Israeli Prime Minister Benjamin NetanyahuBenjamin (Bibi) NetanyahuMORE in a Tuesday address to Congress warned lawmakers that President Obama's proposed nuclear deal with Iran would start the countdown to a "nuclear nightmare."

The Israeli leader, who was frequently interrupted by rousing ovations during his 40-minute speech, urged lawmakers to oppose the negotiations, even as he sought to lower the temperature on the partisan fight surrounding his address, which was boycotted by senior administration officials and more than 50 Democrats.

Netanyahu sought to ensure bipartisan support for his country remains a hallmark of U.S.-Israeli relations, even as he forcefully argued that Obama’s diplomatic efforts with Tehran are dangerous.

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“The greatest danger facing our world is the marriage of militant Islam with nuclear weapons,” Netanyahu argued. “We can’t let that happen.”

He said the emerging deal “would all but guarantee” that Iran gets nuclear weapons — “lots of them.”
 
“For more than a year, we’ve been told that no deal is better than a bad deal. Well, this is a bad deal. It’s a very bad deal. We’re better off without it,” he said.
 
The Israeli leader said the world should demand that Iran end its aggression against neighbors in the Middle East, stop supporting terrorism around the world; and “stop threatening to annihilate my country, Israel, the one and only Jewish state.”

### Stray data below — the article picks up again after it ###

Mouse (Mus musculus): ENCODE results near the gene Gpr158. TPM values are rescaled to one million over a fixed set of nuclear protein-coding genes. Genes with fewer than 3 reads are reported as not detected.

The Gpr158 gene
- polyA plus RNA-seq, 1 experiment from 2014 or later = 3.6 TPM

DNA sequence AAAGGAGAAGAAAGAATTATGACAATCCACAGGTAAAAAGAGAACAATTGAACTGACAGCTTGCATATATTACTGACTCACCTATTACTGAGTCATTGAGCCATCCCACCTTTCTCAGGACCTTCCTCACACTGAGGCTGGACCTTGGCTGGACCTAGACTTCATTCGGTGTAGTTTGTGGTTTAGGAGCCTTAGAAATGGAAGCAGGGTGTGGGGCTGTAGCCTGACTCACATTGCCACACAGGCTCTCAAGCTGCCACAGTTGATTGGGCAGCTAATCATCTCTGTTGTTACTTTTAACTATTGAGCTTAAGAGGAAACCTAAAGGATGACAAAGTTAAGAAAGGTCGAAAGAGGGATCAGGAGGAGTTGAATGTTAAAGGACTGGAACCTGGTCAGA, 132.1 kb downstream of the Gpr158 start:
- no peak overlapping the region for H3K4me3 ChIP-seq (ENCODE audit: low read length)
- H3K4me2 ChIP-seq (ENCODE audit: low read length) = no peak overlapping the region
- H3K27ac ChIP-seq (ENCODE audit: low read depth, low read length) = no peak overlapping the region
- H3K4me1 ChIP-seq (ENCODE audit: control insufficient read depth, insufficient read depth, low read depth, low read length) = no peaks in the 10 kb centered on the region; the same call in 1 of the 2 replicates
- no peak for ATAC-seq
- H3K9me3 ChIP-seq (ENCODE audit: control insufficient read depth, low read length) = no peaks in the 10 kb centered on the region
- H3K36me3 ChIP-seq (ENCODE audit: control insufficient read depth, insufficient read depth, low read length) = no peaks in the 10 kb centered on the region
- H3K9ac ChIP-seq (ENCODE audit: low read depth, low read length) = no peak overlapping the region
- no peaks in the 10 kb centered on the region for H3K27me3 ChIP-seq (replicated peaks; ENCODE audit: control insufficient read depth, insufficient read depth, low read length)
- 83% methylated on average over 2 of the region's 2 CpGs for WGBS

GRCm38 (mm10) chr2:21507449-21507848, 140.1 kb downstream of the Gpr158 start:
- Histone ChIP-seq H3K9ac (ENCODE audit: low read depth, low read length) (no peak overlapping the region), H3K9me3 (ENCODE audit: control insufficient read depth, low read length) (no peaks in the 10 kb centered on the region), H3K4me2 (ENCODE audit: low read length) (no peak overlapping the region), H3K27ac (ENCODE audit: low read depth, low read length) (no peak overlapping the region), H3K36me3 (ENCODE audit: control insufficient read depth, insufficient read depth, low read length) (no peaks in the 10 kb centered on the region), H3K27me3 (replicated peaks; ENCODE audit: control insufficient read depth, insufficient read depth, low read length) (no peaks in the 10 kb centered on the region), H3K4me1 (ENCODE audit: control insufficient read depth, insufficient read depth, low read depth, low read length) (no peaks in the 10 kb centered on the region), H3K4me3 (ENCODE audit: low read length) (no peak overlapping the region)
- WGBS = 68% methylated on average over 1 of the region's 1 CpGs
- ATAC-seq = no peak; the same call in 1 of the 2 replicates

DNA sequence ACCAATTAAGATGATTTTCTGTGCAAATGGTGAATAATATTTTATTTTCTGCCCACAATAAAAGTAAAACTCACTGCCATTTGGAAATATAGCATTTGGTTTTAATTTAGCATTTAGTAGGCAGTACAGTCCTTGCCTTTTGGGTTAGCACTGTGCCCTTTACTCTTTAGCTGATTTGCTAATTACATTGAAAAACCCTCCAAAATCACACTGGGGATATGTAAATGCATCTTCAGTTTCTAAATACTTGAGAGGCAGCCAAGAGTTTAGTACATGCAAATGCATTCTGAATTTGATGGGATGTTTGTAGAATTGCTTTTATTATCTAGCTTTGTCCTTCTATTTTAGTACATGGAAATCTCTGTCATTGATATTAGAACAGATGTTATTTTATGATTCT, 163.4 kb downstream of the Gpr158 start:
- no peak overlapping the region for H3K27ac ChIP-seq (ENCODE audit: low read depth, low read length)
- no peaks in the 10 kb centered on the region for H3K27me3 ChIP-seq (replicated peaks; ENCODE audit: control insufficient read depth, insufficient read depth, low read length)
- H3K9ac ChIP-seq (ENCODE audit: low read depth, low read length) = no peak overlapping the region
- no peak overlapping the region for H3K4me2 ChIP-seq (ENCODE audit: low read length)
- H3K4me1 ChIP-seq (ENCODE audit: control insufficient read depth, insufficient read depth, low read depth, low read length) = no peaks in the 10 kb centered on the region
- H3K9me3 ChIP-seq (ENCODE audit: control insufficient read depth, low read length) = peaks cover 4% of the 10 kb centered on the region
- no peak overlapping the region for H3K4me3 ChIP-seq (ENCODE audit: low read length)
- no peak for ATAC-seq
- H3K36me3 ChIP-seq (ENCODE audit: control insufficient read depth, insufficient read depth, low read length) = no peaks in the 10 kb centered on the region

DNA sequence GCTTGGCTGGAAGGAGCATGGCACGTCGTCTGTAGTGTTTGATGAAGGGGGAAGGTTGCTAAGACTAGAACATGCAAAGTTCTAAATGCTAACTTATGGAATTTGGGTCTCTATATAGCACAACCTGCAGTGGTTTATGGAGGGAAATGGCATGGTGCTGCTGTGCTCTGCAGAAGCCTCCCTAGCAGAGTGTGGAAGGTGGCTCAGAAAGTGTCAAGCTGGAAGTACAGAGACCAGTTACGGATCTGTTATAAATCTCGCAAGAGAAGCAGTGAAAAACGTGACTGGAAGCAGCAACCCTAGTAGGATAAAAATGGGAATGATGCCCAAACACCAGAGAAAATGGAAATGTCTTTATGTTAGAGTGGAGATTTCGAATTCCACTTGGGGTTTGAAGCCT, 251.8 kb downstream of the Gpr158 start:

“If Iran threatens to walk away from the table ... call their bluff. They’ll be back, because they need the deal a lot more than you do,” he said.
 
Netanyahu said that without a “dramatic change,” the current negotiations will result in a deal that would let Iran keep most of its nuclear program, while relying too heavily on inspectors who, he said, have been tricked before.
 
Netanyahu compared Iran to the Islamic State in Iraq and Syria, and warned the U.S. that even though Tehran is fighting ISIS, it should not think of one as being less of a threat than the other.
 
“Iran and ISIS are competing for the crown of militant Islam. ... In this deadly game of thrones, there's no place for America or for Israel,” he said. “So when it comes to Iran and ISIS, the enemy of your enemy is your enemy.”

Netanyahu began his speech by seeking to smooth over differences with Democrats.

He said he was glad to see Senate Minority Leader Harry Reid (D-Nev.), who was absent for weeks from Congress after falling off an exercise machine.

“It's good to see you back,” Netanyahu told Reid, who he described as a friend of Israel.

Reid stood briefly as Republicans and Democrats alike rose to give him a standing ovation.

The Israeli leader then immediately sought to defuse the politics behind his speech.

“I know that my speech has been the subject of much controversy. I deeply regret that some perceive my being here as political,” he said from the House floor. 

Netanyahu added that supporting Israel should not be a partisan issue. 

“I know that no matter which side of the aisle you sit, you stand with Israel,” he said, bringing the bipartisan audience to its feet again. 

Democrats were angered that Netanyahu accepted an invitation from Speaker John Boehner (R-Ohio) to speak to Congress without informing the White House. House Minority Leader Nancy Pelosi (D-Calif.) after Netanyahu's address described it as an "insult" to U.S. intelligence.